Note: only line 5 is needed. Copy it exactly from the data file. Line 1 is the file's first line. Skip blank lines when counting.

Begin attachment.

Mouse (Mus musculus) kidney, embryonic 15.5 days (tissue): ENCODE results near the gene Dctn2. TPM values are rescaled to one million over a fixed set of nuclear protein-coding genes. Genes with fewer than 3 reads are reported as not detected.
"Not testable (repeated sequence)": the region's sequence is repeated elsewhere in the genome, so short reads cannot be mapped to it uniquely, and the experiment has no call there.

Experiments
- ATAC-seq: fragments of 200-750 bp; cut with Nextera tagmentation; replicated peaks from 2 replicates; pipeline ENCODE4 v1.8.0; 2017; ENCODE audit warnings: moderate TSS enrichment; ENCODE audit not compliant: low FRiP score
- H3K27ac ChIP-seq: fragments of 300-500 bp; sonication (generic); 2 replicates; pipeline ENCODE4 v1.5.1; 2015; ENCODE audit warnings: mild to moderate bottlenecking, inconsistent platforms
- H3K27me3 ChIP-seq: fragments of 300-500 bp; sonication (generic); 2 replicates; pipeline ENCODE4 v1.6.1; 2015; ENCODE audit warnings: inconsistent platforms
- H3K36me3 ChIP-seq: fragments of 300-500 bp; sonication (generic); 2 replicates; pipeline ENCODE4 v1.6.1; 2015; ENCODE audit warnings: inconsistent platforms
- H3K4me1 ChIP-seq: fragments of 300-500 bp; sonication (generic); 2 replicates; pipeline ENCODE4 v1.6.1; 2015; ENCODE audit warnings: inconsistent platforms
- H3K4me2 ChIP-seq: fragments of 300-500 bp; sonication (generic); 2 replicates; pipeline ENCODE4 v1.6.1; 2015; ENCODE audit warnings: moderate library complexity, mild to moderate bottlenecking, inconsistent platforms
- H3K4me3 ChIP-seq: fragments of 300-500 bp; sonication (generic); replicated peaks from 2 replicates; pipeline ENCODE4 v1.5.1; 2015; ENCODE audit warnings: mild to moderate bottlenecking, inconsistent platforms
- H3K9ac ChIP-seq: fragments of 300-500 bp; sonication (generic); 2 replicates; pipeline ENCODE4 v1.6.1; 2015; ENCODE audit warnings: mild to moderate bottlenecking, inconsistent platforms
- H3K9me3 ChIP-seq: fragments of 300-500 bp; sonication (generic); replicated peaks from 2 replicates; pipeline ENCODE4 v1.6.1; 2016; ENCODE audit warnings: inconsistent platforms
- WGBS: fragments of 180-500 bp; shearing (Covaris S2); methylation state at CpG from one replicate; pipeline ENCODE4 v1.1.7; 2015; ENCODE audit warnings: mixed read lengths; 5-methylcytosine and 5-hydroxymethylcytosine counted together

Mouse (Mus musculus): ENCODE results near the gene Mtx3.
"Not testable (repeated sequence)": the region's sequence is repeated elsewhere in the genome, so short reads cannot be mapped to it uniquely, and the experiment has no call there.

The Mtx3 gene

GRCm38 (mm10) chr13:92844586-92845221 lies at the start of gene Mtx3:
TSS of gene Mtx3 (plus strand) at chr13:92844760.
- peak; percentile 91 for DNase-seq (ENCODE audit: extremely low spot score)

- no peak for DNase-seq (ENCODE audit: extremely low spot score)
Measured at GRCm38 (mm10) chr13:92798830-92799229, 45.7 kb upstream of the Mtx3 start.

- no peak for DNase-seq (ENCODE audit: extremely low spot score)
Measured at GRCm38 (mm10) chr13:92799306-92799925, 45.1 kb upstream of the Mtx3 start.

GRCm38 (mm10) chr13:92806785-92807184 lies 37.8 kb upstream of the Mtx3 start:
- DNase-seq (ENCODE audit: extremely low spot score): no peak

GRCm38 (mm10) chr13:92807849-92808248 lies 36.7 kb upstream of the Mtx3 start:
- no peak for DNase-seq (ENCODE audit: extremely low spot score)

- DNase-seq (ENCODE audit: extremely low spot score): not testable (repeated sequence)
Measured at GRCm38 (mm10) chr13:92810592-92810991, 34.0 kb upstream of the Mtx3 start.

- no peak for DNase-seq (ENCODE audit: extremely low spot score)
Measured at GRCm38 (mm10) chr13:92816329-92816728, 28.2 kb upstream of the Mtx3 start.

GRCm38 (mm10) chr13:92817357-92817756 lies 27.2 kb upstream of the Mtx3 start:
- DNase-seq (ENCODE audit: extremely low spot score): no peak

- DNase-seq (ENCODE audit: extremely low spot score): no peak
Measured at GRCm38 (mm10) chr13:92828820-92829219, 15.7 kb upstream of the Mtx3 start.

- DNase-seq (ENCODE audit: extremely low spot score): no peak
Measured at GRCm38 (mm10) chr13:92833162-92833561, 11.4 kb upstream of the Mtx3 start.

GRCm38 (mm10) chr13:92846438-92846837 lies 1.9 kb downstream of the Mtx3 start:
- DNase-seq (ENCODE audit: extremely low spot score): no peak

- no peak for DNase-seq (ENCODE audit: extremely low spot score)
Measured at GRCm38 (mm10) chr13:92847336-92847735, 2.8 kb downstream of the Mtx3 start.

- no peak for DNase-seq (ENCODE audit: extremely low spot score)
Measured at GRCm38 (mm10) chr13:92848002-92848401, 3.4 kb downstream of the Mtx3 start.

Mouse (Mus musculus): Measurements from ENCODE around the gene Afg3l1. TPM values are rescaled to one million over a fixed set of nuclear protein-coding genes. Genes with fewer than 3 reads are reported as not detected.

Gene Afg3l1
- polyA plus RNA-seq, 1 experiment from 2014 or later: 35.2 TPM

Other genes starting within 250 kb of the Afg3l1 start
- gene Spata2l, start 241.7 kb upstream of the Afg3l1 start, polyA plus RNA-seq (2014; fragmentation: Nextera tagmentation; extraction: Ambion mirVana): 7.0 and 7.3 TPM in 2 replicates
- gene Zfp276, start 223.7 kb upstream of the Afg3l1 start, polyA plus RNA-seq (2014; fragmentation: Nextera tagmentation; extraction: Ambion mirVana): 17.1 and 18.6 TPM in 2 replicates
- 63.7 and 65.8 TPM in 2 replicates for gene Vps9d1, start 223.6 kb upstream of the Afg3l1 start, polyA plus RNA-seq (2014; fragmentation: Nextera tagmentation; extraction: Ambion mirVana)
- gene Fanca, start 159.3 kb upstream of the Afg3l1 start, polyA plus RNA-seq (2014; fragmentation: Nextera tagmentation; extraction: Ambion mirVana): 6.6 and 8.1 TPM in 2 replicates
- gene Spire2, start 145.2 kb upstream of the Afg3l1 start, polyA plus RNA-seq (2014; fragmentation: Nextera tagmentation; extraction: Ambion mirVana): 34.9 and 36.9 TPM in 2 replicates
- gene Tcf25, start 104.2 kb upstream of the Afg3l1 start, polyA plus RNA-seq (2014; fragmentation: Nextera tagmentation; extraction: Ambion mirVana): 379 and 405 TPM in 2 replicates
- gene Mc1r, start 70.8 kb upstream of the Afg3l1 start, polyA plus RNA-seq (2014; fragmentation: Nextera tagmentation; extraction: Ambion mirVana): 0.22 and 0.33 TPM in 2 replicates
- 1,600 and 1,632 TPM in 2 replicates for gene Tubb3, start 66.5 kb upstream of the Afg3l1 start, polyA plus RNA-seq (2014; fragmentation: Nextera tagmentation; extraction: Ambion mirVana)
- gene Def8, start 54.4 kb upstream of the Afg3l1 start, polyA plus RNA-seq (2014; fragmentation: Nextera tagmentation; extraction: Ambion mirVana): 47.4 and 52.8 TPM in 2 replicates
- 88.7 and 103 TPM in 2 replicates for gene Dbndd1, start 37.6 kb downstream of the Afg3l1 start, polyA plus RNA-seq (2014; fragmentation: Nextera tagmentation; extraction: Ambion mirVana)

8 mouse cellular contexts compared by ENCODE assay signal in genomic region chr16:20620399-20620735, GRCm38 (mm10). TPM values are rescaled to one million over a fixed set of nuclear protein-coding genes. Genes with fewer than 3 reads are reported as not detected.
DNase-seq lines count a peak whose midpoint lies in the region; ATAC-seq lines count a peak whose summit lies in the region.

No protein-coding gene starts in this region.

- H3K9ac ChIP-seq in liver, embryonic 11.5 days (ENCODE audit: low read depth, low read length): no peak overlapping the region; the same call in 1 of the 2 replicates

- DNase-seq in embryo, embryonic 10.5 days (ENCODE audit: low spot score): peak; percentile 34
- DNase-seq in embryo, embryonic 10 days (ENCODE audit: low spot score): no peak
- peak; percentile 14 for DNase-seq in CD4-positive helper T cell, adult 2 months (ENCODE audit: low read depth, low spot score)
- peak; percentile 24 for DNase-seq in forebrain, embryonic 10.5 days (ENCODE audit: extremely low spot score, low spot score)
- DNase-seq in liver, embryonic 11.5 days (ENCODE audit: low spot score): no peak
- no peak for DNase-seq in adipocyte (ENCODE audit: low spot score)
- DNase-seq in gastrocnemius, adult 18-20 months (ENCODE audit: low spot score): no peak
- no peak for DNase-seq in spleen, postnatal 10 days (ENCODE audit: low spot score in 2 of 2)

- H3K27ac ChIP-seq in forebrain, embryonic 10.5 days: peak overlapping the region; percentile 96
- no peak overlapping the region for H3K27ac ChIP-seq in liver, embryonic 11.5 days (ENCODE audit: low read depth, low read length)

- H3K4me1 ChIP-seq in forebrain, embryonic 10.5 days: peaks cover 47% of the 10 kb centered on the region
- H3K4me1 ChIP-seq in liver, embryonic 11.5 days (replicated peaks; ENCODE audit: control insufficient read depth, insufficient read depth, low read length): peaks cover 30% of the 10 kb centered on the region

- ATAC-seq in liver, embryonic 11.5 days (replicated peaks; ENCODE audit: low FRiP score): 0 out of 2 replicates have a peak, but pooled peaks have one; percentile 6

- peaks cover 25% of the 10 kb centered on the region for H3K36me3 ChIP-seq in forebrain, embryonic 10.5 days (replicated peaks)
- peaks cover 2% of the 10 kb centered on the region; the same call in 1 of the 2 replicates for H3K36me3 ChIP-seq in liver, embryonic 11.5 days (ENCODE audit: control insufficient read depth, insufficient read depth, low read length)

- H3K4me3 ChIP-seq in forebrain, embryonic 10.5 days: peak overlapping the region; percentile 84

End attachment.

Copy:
- H3K27ac ChIP-seq: fragments of 300-500 bp; sonication (generic); 2 replicates; pipeline ENCODE4 v1.5.1; 2015; ENCODE audit warnings: mild to moderate bottlenecking, inconsistent platforms